According to the LA Times, Sony “is preparing to launch an online video service through its game console PlayStation 3 as early as this summer” and “the service would include movies and television shows flowing from the Internet…”
The service is thought to be similar to Microsoft’s Xbox Live or Apple TV, although it’d be somewhat more open in the sense that it would be available on a myriad of Sony devices beyond just the PS3, like the PSP and Sony computers.
Industry analysts are quick to point out that in an era of open, consumer-friendly formats, it’s going to be important for Sony to make the content easy to consume.
One of the service’s greatest obstacles may be Sony’s own culture. Sony Chairman and Chief Executive Howard Stringer has been battling a corporate silo mentality in which divisions within his company work in isolation, undermining new initiatives. The PlayStation group in Foster City, Calif., has been notoriously aloof. Once, a former executive said, it scuttled plans for a movie subscription service for the PlayStation Portable even though Sony Pictures had supported the initiative.
What is more, the company, looking to safeguard its film, television and music holdings, has been an aggressive champion of copyright protection, often, critics suggest, at the cost of technological innovation.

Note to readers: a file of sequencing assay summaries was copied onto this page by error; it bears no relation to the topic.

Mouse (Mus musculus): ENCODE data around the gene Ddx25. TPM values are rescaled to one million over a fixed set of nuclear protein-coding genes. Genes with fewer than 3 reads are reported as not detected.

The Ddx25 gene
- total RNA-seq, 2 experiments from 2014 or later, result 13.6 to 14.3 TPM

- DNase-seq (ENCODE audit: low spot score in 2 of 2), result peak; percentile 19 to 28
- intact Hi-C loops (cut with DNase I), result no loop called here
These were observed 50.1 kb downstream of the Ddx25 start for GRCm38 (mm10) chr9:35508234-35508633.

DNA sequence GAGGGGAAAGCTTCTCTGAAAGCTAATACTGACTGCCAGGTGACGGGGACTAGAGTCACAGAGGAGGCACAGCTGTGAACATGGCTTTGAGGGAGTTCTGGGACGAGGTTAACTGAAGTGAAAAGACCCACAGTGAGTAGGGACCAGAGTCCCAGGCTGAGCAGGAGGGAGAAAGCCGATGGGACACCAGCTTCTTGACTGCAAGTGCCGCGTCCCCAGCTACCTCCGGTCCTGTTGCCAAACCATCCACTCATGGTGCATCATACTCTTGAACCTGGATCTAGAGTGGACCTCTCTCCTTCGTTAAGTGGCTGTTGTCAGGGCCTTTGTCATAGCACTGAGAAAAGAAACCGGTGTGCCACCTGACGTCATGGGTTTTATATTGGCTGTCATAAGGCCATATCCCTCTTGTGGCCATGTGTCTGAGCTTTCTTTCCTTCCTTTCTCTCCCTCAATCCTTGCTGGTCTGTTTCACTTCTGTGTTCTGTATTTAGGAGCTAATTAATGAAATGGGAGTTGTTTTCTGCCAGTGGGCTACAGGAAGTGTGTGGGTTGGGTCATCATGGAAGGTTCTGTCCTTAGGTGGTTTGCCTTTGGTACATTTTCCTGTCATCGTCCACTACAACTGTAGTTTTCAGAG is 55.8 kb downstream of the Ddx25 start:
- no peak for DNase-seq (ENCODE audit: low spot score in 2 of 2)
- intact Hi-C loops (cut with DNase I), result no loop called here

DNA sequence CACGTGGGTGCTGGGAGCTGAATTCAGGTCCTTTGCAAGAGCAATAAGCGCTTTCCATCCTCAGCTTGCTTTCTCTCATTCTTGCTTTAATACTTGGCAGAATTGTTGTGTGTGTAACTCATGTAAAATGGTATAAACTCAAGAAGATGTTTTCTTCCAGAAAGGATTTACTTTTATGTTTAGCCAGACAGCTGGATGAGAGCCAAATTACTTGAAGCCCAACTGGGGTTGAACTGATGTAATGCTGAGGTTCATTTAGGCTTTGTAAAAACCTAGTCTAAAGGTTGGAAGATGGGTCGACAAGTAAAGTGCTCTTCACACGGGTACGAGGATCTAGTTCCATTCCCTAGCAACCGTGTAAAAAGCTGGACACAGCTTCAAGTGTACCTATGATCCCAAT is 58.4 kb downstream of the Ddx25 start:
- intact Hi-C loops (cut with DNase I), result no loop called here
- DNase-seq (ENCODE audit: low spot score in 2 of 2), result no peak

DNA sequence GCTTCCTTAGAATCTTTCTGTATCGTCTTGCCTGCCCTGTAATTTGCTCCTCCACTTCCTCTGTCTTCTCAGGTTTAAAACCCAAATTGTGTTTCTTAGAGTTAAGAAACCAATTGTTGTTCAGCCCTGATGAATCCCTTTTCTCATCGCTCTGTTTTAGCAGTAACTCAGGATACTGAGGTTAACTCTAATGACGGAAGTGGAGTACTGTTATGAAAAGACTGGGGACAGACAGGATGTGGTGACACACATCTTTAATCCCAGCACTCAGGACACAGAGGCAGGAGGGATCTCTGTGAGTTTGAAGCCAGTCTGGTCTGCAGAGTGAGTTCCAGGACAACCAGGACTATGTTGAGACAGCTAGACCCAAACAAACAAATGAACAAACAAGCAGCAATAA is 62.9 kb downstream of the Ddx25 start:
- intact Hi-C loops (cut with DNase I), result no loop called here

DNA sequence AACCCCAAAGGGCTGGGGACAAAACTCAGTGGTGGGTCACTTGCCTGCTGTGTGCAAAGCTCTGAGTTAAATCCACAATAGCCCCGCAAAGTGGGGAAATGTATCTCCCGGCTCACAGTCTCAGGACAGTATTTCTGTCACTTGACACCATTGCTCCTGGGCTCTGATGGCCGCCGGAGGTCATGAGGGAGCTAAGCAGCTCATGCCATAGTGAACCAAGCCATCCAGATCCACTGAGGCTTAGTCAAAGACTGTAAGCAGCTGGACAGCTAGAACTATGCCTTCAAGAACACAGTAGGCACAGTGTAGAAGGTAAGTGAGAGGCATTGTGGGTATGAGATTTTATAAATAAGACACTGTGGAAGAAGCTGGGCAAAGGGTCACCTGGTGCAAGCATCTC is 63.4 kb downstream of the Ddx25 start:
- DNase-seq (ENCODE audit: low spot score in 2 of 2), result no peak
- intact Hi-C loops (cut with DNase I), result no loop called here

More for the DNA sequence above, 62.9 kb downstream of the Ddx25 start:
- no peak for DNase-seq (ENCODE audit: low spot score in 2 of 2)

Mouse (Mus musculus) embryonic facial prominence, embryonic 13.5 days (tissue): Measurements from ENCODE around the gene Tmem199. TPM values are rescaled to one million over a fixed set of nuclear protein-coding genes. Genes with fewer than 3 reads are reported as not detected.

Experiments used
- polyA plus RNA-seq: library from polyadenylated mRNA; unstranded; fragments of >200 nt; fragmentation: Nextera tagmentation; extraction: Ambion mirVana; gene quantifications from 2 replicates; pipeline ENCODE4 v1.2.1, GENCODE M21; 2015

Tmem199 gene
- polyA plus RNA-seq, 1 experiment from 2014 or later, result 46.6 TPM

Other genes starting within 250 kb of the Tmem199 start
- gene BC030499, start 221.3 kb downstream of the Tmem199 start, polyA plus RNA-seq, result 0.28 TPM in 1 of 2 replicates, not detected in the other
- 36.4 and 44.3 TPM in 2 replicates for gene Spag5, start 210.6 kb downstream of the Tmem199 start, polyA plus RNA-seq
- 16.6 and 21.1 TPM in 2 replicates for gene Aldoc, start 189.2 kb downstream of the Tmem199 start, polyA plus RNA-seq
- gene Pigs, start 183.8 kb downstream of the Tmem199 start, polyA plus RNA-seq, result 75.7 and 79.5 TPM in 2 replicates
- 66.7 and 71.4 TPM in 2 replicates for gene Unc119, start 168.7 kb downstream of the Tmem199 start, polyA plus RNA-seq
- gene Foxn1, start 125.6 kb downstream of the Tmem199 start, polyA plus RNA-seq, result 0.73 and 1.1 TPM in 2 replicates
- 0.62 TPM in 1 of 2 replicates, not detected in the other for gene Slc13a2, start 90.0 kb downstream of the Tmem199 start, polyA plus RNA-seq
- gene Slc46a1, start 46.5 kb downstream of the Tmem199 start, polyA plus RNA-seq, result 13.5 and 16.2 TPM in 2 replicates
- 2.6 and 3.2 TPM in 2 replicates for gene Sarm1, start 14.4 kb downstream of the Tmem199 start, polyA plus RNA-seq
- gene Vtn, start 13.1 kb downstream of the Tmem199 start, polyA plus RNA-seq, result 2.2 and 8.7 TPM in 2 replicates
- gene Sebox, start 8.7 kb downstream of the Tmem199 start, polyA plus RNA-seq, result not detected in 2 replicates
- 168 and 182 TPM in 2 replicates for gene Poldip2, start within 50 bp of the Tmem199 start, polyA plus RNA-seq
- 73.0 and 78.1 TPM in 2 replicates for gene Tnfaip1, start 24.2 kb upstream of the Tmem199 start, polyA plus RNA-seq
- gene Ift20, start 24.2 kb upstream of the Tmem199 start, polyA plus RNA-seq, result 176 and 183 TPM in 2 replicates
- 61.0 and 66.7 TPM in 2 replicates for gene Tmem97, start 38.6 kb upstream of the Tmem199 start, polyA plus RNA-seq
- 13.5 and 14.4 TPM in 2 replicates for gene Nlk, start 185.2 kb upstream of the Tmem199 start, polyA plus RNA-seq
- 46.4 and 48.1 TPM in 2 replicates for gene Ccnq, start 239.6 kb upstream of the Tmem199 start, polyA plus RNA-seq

“Sony has this blessing and curse of [having] some of the world’s smartest intellectual property lawyers, who’ve never built or marketed a product in their life, who are good at saying, ‘no,’ ” said Richard Doherty, senior analyst at consultancy Envisioneering Group in Seaford, N.Y. “The sun never sets on the Sony lawyers, they’re around the world, in Tokyo, London, New York.”
Things are apparently looking up, though, since former Apple bigwig Tim Schaaff joined Sony back in late 2005 as the senior vice president of software development. He’s been tasked with building easy-to-use interfaces and concentrating on improving Sony’s software designs.
Microsoft got a chance to chime in on Sony’s upcoming venture. Senior director of the media and entertainment group, Ross Honey said, “It isn’t easy to do this. There is a lot of work to be done in just making this work and getting that movie up in high quality. We’ve had over a year’s experience on how to do this, so we can focus on innovating as opposed to working out the kinks.”